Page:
Web-accessible data for Green Solvents

This is the second blog post pertaining to the Green Solvents app, before it has been approved on the iTunes AppStore – except that this one is about the data. Actually it’s not really about the data at all – it’s about the method of delivering the data. Let me explain.

Looking at the Molecular Materials Informatics site, you might get the impression that the company only makes mobile apps, and that’s it. But in fact the company has quite an extensive stealth web strategy, which includes a project called MolSync, which has recently been harnessed to provide auxiliary cheminformatics support for MMDS. As well as back-end functionality, there is also a toolkit of user-facing cheminformatics widgets for various tasks.

The first example of this project being made available on the internet can be found by following this URL:


If all goes well, and you’re using a modern browser, you should see something like this:

The matrix of structures, text and numbers represents the source data that was compiled from the ACS Green Chemical Institute Solvent Selection Guide, and subsequently used to build an iOS app.

At first glance, this page might look like a garden-variety web page, with a bit of CSS, a few bitmaps, and some helpful downloadable links. But that’s not what is going on at all. When the page starts up, a script interprets the XML datasheet which serves as the raw data for green solvents, which is loaded from a file by a couple of lines of PHP. The JavaScript cheminformatics libraries then take over, and build up the table of rows and columns.

The structures are not actually bitmaps, they are embedded graphics canvas objects, which are created by dynamically sending serialised molecules (in SketchEl format) to the molsync.com server, and having the server do the visual arrangement and return a series of vector instructions; then the client converts the vector instructions into a rendered vector picture within the browser. One way that you can tell that these are not bitmaps: try zooming in (press Ctrl and = on Firefox or Chrome). You will see that no matter how much you magnify the page, the molecules never get pixelated or grainy. Also if you print the page, or generate a PDF file from it, the molecule images continue to look crisp and sharp, rather than the usual smudged out mess.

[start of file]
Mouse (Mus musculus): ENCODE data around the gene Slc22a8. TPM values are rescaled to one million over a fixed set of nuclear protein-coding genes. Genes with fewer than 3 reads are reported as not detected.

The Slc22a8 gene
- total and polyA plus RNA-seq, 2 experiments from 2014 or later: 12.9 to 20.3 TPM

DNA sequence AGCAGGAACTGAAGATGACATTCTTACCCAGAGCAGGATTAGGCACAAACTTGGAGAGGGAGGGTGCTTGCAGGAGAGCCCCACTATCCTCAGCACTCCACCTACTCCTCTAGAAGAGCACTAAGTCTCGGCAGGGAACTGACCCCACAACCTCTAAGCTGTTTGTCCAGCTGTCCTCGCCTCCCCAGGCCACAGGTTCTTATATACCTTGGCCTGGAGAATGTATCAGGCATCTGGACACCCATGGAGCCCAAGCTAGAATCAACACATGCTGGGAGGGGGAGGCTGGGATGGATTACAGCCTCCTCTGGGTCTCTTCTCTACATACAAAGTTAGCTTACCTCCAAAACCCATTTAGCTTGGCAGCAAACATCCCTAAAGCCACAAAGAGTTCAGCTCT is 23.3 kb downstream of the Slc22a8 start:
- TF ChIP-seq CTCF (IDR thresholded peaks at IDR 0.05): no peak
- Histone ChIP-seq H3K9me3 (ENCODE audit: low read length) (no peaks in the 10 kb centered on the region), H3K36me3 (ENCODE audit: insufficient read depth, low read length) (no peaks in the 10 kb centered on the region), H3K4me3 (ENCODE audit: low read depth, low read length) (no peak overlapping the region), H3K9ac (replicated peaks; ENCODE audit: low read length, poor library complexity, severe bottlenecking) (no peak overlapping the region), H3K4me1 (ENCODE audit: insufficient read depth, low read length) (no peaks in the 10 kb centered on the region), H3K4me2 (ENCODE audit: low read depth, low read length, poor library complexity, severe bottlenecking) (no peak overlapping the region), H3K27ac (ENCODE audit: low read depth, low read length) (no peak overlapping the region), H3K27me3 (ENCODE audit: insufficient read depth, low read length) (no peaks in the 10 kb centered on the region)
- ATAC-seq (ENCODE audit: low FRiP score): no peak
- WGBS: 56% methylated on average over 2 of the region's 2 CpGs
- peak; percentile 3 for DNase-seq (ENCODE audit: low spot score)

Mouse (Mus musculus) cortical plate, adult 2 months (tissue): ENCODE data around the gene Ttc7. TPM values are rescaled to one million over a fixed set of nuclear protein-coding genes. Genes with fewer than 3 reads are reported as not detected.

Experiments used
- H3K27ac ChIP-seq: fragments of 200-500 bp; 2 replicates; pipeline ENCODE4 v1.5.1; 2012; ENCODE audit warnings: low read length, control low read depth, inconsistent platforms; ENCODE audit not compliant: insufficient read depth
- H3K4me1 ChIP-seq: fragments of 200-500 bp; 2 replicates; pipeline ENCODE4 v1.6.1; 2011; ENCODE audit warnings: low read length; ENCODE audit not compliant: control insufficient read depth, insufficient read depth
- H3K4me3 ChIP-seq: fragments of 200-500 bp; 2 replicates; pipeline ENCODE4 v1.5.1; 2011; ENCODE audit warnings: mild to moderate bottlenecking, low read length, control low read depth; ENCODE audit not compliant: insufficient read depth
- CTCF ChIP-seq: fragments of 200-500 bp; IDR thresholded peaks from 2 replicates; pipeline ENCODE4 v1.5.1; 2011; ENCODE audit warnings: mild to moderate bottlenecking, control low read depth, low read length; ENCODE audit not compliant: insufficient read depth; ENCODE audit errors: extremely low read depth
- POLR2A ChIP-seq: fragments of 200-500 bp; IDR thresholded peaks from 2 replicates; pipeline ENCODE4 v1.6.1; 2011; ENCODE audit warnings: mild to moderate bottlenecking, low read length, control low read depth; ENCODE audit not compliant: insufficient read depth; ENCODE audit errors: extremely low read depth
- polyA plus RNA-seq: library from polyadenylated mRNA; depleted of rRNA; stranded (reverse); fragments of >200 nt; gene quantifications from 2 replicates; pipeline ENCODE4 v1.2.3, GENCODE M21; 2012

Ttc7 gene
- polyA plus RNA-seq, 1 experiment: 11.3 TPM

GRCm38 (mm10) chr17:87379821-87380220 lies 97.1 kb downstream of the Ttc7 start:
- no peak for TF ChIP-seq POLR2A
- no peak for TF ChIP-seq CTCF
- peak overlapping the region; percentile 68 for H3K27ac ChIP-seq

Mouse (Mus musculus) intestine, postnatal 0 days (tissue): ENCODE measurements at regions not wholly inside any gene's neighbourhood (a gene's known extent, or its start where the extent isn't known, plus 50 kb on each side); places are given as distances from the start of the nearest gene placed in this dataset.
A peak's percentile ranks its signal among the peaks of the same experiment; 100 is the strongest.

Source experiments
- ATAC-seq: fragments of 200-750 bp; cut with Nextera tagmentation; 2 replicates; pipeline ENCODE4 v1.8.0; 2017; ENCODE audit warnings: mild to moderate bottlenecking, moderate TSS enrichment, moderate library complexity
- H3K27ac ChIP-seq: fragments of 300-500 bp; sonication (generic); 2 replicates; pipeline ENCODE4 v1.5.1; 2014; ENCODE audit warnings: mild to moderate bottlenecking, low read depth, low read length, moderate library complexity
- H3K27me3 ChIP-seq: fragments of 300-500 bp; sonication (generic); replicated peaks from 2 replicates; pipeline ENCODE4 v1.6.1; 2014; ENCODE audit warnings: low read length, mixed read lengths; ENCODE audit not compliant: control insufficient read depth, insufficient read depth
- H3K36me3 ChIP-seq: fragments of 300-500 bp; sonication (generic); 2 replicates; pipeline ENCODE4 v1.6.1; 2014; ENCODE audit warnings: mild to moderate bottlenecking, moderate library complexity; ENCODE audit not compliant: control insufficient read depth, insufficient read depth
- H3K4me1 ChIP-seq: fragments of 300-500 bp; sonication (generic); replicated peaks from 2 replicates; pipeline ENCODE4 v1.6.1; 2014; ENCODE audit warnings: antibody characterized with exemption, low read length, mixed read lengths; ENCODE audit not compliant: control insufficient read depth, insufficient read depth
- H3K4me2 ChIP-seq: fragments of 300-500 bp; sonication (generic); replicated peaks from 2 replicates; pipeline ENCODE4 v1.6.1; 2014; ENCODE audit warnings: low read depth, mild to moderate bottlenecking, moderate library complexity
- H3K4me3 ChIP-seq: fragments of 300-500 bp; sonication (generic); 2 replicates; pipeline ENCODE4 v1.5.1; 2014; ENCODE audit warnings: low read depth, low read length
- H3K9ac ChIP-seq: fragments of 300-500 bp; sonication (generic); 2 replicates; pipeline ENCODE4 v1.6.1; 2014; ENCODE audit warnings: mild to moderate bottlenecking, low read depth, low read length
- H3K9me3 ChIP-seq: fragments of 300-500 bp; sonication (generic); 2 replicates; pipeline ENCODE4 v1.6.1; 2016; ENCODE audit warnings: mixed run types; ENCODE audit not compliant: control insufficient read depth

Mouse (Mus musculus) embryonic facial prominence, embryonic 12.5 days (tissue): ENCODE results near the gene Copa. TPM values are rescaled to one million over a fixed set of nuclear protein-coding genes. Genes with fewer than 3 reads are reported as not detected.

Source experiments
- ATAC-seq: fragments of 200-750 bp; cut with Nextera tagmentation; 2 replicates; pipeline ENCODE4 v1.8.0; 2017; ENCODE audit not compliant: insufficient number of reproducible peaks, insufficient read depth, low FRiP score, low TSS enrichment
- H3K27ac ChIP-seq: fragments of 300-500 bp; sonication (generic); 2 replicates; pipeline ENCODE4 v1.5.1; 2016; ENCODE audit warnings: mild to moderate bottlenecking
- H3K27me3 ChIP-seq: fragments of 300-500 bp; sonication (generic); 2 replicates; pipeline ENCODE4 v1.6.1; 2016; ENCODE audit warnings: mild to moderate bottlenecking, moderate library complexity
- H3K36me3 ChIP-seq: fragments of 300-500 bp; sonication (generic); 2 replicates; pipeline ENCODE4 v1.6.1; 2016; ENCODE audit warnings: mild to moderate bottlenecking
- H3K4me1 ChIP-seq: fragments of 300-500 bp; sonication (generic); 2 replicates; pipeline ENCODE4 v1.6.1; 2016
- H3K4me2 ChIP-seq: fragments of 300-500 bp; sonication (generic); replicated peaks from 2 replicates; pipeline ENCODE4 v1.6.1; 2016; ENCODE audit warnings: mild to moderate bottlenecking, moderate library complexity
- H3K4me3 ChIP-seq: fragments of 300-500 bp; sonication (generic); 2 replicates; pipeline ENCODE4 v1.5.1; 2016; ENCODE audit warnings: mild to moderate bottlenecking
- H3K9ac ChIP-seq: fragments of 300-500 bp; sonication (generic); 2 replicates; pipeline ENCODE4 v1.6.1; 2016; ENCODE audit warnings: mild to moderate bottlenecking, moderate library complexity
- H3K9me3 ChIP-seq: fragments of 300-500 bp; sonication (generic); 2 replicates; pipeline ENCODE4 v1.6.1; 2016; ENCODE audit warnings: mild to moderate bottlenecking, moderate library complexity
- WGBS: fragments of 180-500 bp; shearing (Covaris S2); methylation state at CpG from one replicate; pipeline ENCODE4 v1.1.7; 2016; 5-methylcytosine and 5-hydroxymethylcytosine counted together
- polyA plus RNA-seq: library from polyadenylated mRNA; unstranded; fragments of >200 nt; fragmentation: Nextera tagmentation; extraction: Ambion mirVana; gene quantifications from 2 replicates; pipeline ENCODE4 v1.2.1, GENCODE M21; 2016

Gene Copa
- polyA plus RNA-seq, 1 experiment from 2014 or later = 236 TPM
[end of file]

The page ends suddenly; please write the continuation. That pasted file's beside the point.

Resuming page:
Notice that there are lots of Download buttons. There is a button at the top for downloading the whole datasheet, and a button beside each molecule. These buttons bring up a dialog box which allows you to specify how you want to download the data:

Rather than just having a static link with a single format, the available options provide for all the formats that the server can currently handle, whether it’s a molecule, datasheet or reaction. And for the graphical formats, there are options for how it should be generated: rendering policy (colouring, background), sizing scale, or even the option to render into a specific box size, which can also be applied to all the molecules within a datasheet. Once you have the settings you want, the format preparation request is sent to the server, and can be downloaded.

This feature is just a technology demo, and merely a sliver of what is yet to come. It is also very new – the label pre-alpha would be an apt description. It probably fails on most Internet Explorer browsers, although version 9 may well work; it is tested with Firefox, Chrome, Safari and several mobile webkit browsers. It works nicely on the iPad.

Comments are welcome. And feel free to download the solvent data and use it for whatever you want (at your own risk, of course!)

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